One day soon, we'll no longer have to dread going to the Port Authority Bus Terminal.
In his State of the State address on Thursday, Governor Andrew Cuomo announced that New York State will replace the creepy bus terminal with a new, state-of-the-art facility as part of a $51 billion plan to redevelop midtown west.
The governor's office didn't respond to a request for more details on Friday, but the governor said that the Port Authority's new bus terminal would reduce congestion on city streets, improve air quality and transform mass transit to and from the West Side of Manhattan.
"We will completely redevelop the terminal, adding space for commercial development, dramatically improving the commuting experience, removing bus traffic and pollution from the surrounding community," Cuomo said on Thursday.
Updating the bus terminal has been on the table for quite a few years—in 2015, the state approved plans to build a brand-new terminal and a budget of $29.5 billion was set in 2017 for the project.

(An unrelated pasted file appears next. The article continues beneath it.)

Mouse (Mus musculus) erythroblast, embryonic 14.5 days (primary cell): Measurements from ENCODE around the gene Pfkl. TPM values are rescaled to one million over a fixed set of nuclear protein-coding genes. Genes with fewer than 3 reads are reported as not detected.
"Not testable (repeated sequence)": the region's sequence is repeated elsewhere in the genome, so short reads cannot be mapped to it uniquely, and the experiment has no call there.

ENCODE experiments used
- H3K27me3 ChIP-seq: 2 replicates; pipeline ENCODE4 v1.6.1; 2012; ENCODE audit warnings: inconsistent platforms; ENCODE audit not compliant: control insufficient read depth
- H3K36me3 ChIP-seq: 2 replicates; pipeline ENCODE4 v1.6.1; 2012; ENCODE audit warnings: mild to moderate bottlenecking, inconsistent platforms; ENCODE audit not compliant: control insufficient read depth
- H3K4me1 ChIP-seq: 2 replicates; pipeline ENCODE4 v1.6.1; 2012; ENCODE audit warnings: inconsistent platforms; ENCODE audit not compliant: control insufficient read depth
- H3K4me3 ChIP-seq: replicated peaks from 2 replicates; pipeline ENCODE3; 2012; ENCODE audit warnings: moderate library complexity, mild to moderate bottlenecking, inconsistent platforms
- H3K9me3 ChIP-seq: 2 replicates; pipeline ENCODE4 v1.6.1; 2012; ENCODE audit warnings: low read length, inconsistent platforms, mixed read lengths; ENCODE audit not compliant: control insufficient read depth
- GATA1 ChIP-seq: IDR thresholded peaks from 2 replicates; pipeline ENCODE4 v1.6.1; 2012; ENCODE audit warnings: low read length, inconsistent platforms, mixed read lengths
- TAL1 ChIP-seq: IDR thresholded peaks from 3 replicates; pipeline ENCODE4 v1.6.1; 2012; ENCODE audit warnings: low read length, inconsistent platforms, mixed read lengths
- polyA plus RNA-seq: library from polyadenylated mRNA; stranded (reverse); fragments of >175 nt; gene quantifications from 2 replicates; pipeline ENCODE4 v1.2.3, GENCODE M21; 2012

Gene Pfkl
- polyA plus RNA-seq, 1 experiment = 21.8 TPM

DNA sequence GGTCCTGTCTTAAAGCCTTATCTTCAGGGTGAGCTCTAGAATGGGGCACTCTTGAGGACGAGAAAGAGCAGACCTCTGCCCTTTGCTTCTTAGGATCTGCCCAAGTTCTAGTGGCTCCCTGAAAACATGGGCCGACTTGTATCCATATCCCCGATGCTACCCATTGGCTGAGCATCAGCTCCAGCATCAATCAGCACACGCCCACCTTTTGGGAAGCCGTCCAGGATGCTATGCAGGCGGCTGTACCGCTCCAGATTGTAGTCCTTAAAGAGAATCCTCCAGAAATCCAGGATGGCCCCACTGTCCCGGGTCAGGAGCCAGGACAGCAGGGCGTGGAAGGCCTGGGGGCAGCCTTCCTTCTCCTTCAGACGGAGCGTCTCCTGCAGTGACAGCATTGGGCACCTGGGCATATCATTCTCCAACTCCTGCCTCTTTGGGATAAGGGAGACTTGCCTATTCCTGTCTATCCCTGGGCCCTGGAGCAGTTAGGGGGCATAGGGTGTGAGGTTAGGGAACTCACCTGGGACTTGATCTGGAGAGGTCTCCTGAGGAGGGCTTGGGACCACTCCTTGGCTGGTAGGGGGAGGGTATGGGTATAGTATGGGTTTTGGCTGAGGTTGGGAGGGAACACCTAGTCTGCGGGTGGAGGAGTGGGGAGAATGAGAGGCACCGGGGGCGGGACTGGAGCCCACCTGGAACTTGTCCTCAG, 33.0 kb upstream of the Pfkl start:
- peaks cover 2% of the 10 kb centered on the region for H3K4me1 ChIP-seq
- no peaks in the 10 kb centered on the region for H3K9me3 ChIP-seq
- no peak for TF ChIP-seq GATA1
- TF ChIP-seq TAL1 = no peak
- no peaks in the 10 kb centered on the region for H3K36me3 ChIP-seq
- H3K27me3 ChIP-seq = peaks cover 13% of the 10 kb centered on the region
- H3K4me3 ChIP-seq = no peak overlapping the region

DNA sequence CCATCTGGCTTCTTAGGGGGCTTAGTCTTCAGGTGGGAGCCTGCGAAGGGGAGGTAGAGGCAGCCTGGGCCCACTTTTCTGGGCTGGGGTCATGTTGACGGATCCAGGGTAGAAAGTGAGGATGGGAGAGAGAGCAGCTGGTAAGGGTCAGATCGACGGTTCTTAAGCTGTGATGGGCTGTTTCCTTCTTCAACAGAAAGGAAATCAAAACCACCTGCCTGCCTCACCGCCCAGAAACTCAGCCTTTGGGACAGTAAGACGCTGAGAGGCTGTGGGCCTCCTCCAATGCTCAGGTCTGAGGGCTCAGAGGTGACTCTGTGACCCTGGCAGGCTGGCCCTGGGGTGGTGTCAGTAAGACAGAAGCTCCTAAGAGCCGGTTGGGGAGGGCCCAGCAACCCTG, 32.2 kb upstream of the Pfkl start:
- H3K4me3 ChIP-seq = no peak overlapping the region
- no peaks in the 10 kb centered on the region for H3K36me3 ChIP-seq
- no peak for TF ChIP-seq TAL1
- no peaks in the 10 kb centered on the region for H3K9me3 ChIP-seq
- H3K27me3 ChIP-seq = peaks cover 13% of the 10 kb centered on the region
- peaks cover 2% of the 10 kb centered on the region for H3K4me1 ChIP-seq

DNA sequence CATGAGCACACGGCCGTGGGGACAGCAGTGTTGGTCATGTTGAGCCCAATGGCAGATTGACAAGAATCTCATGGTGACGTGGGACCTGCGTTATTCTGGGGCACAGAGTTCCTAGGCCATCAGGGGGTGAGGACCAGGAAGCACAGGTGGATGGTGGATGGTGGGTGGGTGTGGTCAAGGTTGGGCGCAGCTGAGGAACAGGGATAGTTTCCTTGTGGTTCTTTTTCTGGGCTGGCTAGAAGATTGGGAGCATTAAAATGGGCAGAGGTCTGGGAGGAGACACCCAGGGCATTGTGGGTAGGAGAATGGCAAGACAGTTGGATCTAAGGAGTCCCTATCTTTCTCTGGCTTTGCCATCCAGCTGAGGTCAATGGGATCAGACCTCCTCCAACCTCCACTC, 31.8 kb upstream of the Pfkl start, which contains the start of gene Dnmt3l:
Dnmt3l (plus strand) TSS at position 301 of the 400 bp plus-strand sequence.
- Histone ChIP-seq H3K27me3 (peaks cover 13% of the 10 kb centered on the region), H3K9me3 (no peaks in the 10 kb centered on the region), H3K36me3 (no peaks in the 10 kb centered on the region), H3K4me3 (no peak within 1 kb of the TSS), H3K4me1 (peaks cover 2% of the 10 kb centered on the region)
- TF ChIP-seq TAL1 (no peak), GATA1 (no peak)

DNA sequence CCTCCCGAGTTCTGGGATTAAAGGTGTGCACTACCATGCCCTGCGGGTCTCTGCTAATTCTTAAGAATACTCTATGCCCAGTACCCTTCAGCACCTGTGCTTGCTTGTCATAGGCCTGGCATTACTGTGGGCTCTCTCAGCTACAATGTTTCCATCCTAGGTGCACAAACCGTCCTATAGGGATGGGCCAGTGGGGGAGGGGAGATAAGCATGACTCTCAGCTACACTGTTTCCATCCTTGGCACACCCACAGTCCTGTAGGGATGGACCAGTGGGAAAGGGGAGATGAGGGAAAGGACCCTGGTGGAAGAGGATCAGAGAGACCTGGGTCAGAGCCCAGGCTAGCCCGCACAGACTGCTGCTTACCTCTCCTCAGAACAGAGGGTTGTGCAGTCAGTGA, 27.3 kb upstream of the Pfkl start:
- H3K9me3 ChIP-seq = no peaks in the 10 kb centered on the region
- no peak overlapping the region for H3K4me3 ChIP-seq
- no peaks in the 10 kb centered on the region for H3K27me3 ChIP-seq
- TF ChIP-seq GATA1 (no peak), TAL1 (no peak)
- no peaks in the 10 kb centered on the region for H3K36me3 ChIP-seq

In 2019, the Port Authority released three possible options, which included rebuilding the terminal while buses used the existing terminal, using the lower level of the Javits Center, or just renovating the existing terminal instead of rebuilding from the ground up, according to 6sqft.com.
Cuomo's office finally released a single rendering of what the new bus terminal will look like when it's complete.
The glassy, clean and open-looking building is much improved from the "eyesore" Cuomo says it is now. New Yorkers have called the current facility a "ring of hell," a "haunted house," "the infected anus of the city" and other disparaging names because of its low ceilings, busted windows and beige labyrinth vibes. Even John Oliver has said it is "the single worst place on planet Earth."
You can hear more about how terrible it is in a WNYC broadcast from 2014.
Aside from rebuilding the bus terminal, Cuomo wants to focus on improving the area by extending the High Line to Moynihan Train Hall, reconstructing the existing Penn Station and adding track capacity, adding 1,400 units of affordable housing to the area, transforming Pier 76 from an NYPD car tow pound to a 5.6-acre expansion of Hudson River Park, and finish up expanding the Javits Center.
Part of this plan was the opening of the new $1.6 billion Moynihan Train Hall at Penn Station on January 1.
You can read about these projects and more here in Cuomo's address outline.